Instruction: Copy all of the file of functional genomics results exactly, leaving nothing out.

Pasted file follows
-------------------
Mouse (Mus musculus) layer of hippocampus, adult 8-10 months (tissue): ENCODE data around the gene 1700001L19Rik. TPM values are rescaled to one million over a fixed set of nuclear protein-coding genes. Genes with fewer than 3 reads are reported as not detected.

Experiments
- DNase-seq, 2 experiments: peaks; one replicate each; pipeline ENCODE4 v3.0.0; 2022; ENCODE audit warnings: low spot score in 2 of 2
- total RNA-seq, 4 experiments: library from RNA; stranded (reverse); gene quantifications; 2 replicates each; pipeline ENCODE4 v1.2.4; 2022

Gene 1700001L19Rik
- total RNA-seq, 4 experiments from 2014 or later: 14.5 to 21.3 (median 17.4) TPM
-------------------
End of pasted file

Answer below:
Mouse (Mus musculus) layer of hippocampus, adult 8-10 months (tissue): ENCODE data around the gene 1700001L19Rik. TPM values are rescaled to one million over a fixed set of nuclear protein-coding genes. Genes with fewer than 3 reads are reported as not detected.

Experiments
- DNase-seq, 2 experiments: peaks; one replicate each; pipeline ENCODE4 v3.0.0; 2022; ENCODE audit warnings: low spot score in 2 of 2
- total RNA-seq, 4 experiments: library from RNA; stranded (reverse); gene quantifications; 2 replicates each; pipeline ENCODE4 v1.2.4; 2022

Gene 1700001L19Rik
- total RNA-seq, 4 experiments from 2014 or later: 14.5 to 21.3 (median 17.4) TPM